A bit farther, and we hit the road we were seeking. That’s all we needed, and away we went. A strong wind was hitting us from the side, making progress difficult. As anxious as we were to beat the rain, a few things caught our eye along the way. The first was this wild squash, commonly called coyote melons – pretty to look at but they taste awful.
And we couldn’t resist this fleeting sunset, the last bit of brightness before the advancing storm.
We made a quick stop to collect the 2 quarts we had hidden in the darkness of early morning, then hurried on. More miles passed, then came a mile of uphill – so great was our haste that we barely slowed down. As the last of the daylight faded, it started to rain. Driven by the wind, the drops pelted us from the side. It wasn’t worth fighting, so we stopped and put on rainjackets, then continued. In the headlamps’ beam, the drops made everything a blur and streaked our glasses. On we rode into the night, getting wetter by the minute. Finally, we had gone as far as we wanted on the road, and turned off towards our camp. Luke’s GPS coordinates guided us right to it. We were glad to be there, although wet and miserable – it was 6:40 PM.
Shortly after we arrived, the rain stopped and didn’t start up again. We got out of our wet clothes, settled in a bit, then cooked our last supper of the trip. The cloud cover broke up and stars appeared. The satellite forecast had been right on – the rain had arrived right on schedule. Fortunately, it had been of short duration and not too intense a downpour. What a great day! Three peaks climbed, 21.3 miles on the bikes, 8.6 miles on foot. This was the only night we didn’t make a campfire – everything was wet, and we just wanted to crawl into our sleeping bags.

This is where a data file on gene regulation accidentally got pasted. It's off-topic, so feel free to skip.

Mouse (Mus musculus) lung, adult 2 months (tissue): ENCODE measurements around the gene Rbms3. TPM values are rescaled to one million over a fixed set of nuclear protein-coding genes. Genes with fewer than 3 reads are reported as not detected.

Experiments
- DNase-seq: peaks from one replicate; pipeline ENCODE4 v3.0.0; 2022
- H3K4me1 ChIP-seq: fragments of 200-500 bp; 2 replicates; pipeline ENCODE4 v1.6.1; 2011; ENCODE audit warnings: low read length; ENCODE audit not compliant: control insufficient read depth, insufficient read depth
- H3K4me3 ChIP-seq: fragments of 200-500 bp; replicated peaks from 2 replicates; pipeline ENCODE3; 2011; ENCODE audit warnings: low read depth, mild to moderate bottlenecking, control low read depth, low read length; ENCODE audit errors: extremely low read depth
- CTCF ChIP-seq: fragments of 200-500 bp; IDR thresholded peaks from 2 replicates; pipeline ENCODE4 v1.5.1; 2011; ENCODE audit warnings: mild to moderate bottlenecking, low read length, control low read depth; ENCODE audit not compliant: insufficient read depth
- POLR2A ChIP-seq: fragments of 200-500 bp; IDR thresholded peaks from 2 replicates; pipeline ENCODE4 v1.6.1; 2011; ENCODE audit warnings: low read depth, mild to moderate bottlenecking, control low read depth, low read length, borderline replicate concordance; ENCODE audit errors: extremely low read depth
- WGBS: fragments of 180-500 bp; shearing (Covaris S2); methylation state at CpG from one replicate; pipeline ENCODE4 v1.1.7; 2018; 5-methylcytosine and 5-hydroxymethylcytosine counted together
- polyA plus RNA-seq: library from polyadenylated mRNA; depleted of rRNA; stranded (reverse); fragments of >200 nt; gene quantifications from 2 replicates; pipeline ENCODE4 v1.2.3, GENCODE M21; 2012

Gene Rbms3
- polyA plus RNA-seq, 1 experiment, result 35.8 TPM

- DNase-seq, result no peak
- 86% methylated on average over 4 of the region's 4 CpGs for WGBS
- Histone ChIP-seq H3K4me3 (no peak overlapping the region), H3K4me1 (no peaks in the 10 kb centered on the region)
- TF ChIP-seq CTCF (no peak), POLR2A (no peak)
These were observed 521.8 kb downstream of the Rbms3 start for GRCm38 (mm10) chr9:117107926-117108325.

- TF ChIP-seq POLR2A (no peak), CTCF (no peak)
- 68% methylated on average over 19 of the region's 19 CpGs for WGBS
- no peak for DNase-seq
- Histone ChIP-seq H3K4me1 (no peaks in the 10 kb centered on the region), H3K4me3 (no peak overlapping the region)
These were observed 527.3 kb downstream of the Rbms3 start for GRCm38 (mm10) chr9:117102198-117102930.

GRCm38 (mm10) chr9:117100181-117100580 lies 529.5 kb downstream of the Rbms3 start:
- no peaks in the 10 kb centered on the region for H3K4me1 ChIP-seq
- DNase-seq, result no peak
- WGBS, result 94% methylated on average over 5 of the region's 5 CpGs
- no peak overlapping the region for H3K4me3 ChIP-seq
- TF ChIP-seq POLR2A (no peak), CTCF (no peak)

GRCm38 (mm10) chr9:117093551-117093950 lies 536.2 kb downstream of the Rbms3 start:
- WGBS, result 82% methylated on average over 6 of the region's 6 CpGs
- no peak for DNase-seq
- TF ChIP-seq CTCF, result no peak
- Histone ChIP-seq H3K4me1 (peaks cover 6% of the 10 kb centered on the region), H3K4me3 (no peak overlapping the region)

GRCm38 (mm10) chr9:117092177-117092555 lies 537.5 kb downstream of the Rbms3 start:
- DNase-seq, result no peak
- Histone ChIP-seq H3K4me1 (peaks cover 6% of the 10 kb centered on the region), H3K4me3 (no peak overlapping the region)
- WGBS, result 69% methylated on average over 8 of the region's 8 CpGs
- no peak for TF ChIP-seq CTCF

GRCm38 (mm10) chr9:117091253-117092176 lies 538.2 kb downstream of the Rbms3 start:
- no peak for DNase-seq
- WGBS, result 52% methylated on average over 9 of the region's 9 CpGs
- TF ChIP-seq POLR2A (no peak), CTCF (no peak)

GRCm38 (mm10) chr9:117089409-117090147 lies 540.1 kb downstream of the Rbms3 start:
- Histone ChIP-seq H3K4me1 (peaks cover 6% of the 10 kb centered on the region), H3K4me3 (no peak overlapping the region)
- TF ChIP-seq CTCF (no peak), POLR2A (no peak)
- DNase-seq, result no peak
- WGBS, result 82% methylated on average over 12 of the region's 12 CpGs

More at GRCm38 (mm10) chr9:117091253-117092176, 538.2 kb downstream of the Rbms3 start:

The next morning, we slept in, then took a long while breaking camp. This had been a good home for us – it had kept us well-hidden and allowed us to keep climbing. We left some things behind: 4 gallons of water; some food; a few other things that might help any passerby survive a bit longer.
It was almost 9:00 AM by the time we rode our bikes out of camp and over to the road. All we had to do now was ride out of the area and back to a place where people were allowed to be. I doubt we’d gone a mile before we heard the sound of a large vehicle. Now knowing the area as well as we did, we concluded that the truck was about 5 miles away – sounds can carry a long way in the desert. Remember that huge puddle blocking the road a week ago when we came in? A week of sunny weather had pretty much dried it up, and we were able to ride through on the edge and not detour out into the desert. There’s not much more to tell – the hours passed, the miles passed, and eventually we left the area and returned to our vehicles and then home.
Here’s a summary of our adventure:
Duration – 7 days, 6 nights
Climbing days – 5
Peaks climbed – 14
Vertical feet climbed – 10,175
Distance traveled by bike – 87.2 miles
Distance traveled on foot – 30.3 miles
Close calls – too many
It had been a great trip, with more adventure than even we had thought possible. We had taken stealth climbing to a whole new level, and it’s because of the audacity of what we did that I cannot reveal to you the names, locations or any other identifying information about where we were. It would be fun to spill the beans, but that’s not likely to happen for a long time. Hey, thanks for listening – I hope you enjoyed the journey.